The pros and cons of beekeeping

So, you want to keep bees? – Season 7

 

Why to keep bees?

I have been planning to write this post for a while. I am often asked about how difficult it is to get into beekeeping, and I find that I often tailor my answer to the individual. Why not just  give a quick and enthusiastic “you can do it”? I hope that after reading this post, you can understand 🙂

1. The bees are not always welcomed

As a new movement of homesteading is gaining speed, and our society is relearning the basics of human interaction with the natural world, people are eager to learn the new skills of animal husbandry. When we visited Seattle, four years ago, we were surprised to find chickens in so many backyards! There were no roosters, but all the same, the tiny backyards were magically transformed into urban farms :-)… When we bought our mini farm 15 years ago, our first choice of animals was chickens. Well, the bees are not like chickens. They are not fussy cuddly creatures, you can hold in your hands everyday. They are not neighbor-friendly backyard animals either. While you may be excited about adding them to your farm/rooftop/suburban backyard, your enthusiasm may not be shared by your family or neighbors. That is something to consider before the cost and time commitment.

2. Bees require greater commitment in education

Over the years, we learned a lot about sheltering, feeding and general care of chickens, and the experience has been mostly positive (we have lost many birds to predation over the years, but that is the price we had to pay for letting them free range). Chickens are very forgiving. Unless bought from an unreliable source or kept in unsanitary and confined environment on a poor diet, you have a pretty good chance rearing the chicks to adulthood. There is no such guarantee with the bees. From the moment you get your package or split, things get complicated. That is why so many new beekeepers give up. So, I think that there is nothing wrong with spending a couple of years learning about bees and visiting other beekeepers’ apiaries, before spending your money on the equipment and bees, which you are not even sure you like to handle…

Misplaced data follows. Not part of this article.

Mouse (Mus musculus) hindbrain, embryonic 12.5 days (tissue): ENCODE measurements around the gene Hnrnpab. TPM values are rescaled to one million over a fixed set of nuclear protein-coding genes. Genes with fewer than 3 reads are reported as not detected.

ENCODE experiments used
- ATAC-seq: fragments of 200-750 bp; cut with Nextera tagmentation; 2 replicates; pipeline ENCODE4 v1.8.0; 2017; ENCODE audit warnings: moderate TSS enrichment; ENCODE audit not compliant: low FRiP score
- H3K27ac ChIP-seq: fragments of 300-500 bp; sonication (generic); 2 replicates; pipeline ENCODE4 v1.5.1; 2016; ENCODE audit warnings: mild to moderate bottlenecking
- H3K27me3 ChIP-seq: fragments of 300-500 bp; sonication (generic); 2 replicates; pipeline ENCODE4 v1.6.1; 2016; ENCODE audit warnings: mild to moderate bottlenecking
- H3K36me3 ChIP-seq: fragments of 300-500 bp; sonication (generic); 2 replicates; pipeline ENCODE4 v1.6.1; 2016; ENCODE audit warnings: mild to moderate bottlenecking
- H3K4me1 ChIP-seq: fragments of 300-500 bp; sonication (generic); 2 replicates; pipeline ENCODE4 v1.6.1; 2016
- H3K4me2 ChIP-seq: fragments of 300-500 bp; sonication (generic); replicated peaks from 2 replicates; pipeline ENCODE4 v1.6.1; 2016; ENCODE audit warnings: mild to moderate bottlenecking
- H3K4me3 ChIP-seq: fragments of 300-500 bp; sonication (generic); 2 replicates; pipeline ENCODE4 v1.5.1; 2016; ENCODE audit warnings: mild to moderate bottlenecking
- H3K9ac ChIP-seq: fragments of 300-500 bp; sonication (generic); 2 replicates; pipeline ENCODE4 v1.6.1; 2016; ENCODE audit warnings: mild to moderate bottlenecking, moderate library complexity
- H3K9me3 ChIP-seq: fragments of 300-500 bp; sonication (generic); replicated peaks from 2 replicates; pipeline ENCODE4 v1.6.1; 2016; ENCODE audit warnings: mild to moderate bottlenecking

3. You don’t always get honey

Just like planting a crop, there is no guarantee that there will be honey harvest in the fall. For people who have never done farming, even hobby farming, or planted a “victory” garden, I would recommend starting a little garden first. I am not talking about feeding the whole family kind of garden. A couple of boxes with greens on the sunny balcony will do, but they need to produce some crop, so you can understand the seasons and learn to follow maintenance schedule. For urban beekeepers, I suggest volunteering their time to another urban beekeeper for a year to observe and learn and, finally, understand that each year is different and, while there may not be enough honey every year, it should not be a reason to give up beekeeping.

4. The conditions are not the most comfortable

Working outside, on a sunny location, will make you sweat. You will be often thirsty and will need to take care of yourself. You hair will smell like smoke. You manicured nails may not survive. You will get stung, sooner or later. You will find that cleaning equipment takes a long time. You may get chased by the bees. You will have to miss some fun activities with the friends, if the weekend is your only free time. You will need to feed the bees in winter, when you may not even want to go out. The list goes on. If you are an outdoors kind of person, this means nothing to you.

Last week I broke my ankle (both tibia and fibula bones were completely broken). A couple of years ago, I broke my right arm. I am now trying to figure out how I am going to “do it”. The bees cannot wait for six weeks for my bones to heal, which brings me to the next point…

5. Beekeeping requires disciple and time commitment

With the bees, you have to establish a maintenance schedule. If your spouse is out of town  during that one nice week in the early spring, when you can visit the bees, but you have small children, you have to hire a baby sitter. How much money your honey is going to cost you in labor and babysitting fees is something to consider. I don’t keep bees for economical reasons. There are only that many nice days in each season, when you can open your hive. Your bees will starve in the winter, swarm in the spring, get sick in the summer and succumb to mite infestation by fall, unless you are constantly “working with them”. Chickens in the backyard sound like a much better deal, if you are a busy person.

So, why keep bees?

I keep bees because I simply find them fascinating. They are my best therapy. They bring me closer to my Maker. I think of them as my retreat. I learn from them about the circle of life. I still work on the best organic and natural beekeeping practices. I still enjoy getting a big honey harvest. I love other beekeeping products. This year, I am finally getting my children involved (thanks to that broken ankle) as well. I always feel excited and happy, when I visit my apiary. I don’t mind sweating or equipment maintenance…

If you feel that you have a passion for bees, and are willing to learn and spend time and money on your beekeeping hobby, you will have the best time. Chances are you will have very strong feelings about both your successes and your failures. If you are only thinking of honey and buzzwords to put in your LinkedIn profile, you may want to consider a different hobby. Unlike chickens, the bees are not domesticated farm animals, and they will teach you that pretty quickly.

 

 

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